The firm, which surpassed $50 billion in bond assets last year after launching in 2009, said in a news release that it has tapped former TCW Group Inc portfolio managers Brendt Stallings and Husam Nazer to expand its stock division.
In an interview on Wednesday, Gundlach, DoubleLine's chief executive officer and chief investment officer, said stock mutual fund strategies suffer from a lack of new ideas.
"We think the equity business is ripe for creative thinking," he said.
Gundlach said he plans to start with one or two mutual funds that offer a strategy focusing on U.S. stocks, and quickly follow with a hedge fund whose strategy would focus on "best ideas" in international stock investing.
"We're really not prepared to do a lot of individual stock selection outside of the United States," he said.
Gundlach had hinted at the firm's move into stocks in a webcast on September 11, citing the broad disinterest in equities and their potential as a hedge against inflation.
He said on Wednesday that some of the stock funds he plans to offer will have a strategy that focuses on specific sectors among small and mid-cap stocks, while others will have a broader strategy that could vary widely in its stock selection.
Gundlach said DoubleLine's business plan had been to build the firm's bond management side to between $50 billion and $60 billion in assets before diversifying into areas such as stocks, a goal it has achieved.
"This is our first move to diversify. There's very likely to be one if not two more over the course of 2013," Gundlach said. He said he is seeking to reach a maximum of about $10 billion in assets within DoubleLine's equity division.
Gundlach has made pointed calls on stocks in the past, including one at the Ira Sohn investing conference in May to buy natural gas while betting on a decline in the shares of Apple Inc, the world's most valuable technology company.
On Wednesday, Gundlach recommended trading the volatility in Apple's stock price.
"Apple's flopping around like a fish in a boat. When it has a big rally, you should probably sell it. When it goes down a lot, you should probably buy it," he said, and reiterated a call he on CNBC in November that its stock price may drop to $425 a share. Apple's stock was up 3.2 percent to $549.03 at the close of trading on Wednesday.
DoubleLine Total Return Bond Fund, the firm's flagship, earned a return of 9.2 percent in 2012, beating 97 percent of other U.S. mortgage-focused funds, according to Lipper. The fund, which oversees $37.1 billion, took in $19.7 billion last year, making it the most popular mutual fund by asset growth.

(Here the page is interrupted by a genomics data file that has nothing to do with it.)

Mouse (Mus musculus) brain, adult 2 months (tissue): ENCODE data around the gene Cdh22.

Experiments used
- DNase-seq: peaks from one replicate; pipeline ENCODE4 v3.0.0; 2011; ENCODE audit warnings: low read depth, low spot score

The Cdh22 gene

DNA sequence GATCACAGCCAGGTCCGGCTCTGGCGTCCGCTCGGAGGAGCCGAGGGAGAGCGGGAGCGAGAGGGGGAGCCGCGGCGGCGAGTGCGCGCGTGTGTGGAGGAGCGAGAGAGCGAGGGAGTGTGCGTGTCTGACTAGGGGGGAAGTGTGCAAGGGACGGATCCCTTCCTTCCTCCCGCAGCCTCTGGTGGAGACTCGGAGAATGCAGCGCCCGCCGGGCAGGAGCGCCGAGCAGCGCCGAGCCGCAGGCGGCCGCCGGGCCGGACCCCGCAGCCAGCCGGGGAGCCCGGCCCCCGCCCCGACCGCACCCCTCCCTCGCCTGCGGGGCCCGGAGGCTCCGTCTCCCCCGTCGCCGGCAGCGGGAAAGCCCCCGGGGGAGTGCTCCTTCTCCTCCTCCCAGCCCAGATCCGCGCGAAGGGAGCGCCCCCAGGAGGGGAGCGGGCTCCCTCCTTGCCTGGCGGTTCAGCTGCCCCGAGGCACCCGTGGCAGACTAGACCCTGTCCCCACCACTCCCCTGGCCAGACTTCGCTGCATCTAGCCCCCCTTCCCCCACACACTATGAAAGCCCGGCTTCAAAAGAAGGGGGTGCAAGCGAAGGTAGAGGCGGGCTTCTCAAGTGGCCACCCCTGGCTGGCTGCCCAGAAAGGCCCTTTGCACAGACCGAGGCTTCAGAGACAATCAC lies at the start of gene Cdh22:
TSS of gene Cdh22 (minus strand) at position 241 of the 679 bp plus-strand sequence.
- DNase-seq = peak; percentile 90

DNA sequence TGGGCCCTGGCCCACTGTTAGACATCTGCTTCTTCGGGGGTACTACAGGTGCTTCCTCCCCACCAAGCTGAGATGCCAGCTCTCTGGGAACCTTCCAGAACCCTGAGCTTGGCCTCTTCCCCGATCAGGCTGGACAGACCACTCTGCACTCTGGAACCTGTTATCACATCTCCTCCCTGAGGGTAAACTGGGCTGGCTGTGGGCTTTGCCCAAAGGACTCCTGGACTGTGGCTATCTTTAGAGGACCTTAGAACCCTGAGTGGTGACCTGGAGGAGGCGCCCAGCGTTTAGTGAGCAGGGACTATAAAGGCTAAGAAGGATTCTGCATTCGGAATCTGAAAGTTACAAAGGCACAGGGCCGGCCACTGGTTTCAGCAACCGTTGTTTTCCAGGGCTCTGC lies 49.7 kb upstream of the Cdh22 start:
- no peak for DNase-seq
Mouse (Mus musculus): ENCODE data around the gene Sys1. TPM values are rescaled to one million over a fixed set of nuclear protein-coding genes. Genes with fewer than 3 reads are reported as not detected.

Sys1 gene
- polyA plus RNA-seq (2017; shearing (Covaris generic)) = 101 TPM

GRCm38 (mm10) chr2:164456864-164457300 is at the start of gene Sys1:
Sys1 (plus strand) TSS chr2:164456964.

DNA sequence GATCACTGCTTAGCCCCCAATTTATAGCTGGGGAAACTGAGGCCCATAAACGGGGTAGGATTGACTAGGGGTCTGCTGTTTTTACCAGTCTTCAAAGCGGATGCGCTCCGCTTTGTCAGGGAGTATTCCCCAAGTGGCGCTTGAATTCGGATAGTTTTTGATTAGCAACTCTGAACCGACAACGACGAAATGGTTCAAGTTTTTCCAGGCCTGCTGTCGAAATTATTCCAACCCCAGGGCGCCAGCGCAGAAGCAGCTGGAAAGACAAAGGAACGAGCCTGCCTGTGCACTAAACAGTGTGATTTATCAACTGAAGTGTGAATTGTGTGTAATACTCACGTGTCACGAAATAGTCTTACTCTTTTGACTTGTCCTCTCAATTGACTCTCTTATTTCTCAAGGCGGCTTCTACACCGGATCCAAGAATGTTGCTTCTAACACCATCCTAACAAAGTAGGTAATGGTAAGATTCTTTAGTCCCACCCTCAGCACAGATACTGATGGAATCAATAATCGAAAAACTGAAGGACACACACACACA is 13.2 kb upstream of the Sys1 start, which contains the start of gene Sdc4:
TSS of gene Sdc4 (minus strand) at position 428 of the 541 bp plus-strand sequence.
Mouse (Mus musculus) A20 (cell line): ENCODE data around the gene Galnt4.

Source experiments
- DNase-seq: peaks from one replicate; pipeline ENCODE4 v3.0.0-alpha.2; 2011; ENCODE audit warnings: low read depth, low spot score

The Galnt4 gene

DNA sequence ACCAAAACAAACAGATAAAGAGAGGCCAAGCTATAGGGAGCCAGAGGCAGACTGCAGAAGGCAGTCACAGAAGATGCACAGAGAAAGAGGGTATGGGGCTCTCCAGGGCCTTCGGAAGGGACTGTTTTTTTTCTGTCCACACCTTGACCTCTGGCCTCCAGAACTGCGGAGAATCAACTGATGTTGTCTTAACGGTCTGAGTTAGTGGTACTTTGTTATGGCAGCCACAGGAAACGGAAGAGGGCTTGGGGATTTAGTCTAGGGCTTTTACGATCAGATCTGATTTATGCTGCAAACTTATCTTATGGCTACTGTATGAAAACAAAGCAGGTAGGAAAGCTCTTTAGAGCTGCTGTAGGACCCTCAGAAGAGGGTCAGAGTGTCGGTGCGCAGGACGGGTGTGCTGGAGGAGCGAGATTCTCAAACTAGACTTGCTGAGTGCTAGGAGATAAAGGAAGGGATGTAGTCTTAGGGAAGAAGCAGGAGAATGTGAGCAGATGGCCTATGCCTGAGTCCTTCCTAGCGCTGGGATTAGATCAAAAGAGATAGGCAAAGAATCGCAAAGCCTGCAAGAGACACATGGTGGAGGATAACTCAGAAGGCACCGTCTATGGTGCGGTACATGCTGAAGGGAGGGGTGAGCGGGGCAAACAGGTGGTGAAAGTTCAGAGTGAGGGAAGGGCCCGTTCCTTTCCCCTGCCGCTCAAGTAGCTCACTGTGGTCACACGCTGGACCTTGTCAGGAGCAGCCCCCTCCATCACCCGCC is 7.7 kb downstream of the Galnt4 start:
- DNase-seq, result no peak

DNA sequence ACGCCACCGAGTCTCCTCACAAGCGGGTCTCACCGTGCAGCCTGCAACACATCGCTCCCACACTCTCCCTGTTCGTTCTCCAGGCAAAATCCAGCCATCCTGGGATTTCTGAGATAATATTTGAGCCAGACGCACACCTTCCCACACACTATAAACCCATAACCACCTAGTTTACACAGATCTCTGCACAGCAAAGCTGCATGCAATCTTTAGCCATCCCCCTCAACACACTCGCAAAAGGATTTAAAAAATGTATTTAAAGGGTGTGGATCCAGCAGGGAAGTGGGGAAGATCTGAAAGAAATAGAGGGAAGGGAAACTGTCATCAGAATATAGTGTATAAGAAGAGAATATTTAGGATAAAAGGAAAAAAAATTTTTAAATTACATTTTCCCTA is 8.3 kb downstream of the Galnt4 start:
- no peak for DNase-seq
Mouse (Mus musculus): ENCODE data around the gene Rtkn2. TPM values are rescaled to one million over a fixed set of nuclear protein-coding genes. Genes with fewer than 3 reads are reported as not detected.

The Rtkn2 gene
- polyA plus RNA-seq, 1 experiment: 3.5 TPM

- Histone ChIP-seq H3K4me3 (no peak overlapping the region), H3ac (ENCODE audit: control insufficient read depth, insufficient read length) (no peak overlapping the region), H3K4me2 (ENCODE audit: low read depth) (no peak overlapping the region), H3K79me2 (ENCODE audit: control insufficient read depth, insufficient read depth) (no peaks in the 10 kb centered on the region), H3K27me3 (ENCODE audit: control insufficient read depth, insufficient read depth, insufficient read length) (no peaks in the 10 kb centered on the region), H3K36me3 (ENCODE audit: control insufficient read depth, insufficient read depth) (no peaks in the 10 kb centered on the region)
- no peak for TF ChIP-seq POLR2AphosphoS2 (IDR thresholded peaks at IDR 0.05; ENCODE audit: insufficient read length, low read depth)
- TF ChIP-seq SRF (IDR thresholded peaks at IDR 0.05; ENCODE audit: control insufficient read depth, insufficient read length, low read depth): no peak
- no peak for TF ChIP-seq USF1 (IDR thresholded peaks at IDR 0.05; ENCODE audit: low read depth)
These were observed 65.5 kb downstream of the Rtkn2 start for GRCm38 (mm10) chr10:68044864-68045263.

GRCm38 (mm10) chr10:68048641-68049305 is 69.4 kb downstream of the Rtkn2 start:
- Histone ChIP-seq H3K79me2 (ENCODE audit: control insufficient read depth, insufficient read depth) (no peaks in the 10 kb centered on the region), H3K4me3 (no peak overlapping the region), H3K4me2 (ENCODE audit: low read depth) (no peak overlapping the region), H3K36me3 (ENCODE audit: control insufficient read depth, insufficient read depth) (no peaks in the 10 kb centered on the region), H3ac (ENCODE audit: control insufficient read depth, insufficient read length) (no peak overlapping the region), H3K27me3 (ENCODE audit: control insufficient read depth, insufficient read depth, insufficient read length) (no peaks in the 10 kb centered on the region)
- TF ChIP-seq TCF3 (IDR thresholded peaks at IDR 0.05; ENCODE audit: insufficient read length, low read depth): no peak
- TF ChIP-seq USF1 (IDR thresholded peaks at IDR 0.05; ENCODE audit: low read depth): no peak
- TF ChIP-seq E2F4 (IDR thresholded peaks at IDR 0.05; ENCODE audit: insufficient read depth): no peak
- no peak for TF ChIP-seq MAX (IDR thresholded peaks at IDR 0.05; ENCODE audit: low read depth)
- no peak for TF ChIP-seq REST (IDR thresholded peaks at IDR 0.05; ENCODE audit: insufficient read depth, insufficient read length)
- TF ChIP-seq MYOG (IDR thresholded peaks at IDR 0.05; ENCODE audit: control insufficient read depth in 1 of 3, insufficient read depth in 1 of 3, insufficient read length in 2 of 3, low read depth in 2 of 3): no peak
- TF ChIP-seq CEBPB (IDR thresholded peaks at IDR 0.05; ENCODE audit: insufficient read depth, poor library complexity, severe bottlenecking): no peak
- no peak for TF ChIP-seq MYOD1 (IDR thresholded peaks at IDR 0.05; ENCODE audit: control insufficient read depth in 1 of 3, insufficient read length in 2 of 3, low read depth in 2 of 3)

Pacific Investment Management Co, the world's largest bond fund manager with $1.92 trillion in assets as of September 30, 2012, began moving into equities when it launched its first actively managed stock mutual fund in 2010.
Gundlach told Reuters that his foray into stock investing could also come with a downturn in the stock market, which he said he could overcome through active management.
"There's a really good argument that you could have a major correction in the S&P 500 in 2013," he said. He cited the heavy influence of U.S. policymakers on markets.
Stallings and Nazer were previously group managing directors at TCW, the highest title for managers at the firm, where they oversaw $5 billion in assets in stock portfolios.
Gundlach founded DoubleLine after a nasty split with TCW, where he was fired as chief investment officer in December 2009. The two sued one another in 2010, but settled in December of that year without disclosing terms.
Private equity firm Carlyle Group struck a deal in August to buy a 60 percent stake in TCW from French bank Societe Generale. TCW management and employees will own the remaining 40 percent stake in the Los Angeles-based investment firm, which has $135 billion in assets.
DoubleLine, which is also based in Los Angeles, employs more than 80 people. Stallings and Nazer plan to hire at least five investment professionals this year, the news release said.
Nazer said in an interview on Wednesday that dividend-paying stocks in general and consumer staple stocks are particular bright spots.
(Reporting by Sam Forgione; Editing by Kenneth Barry and Mohammad Zargham)
By Sam Forgione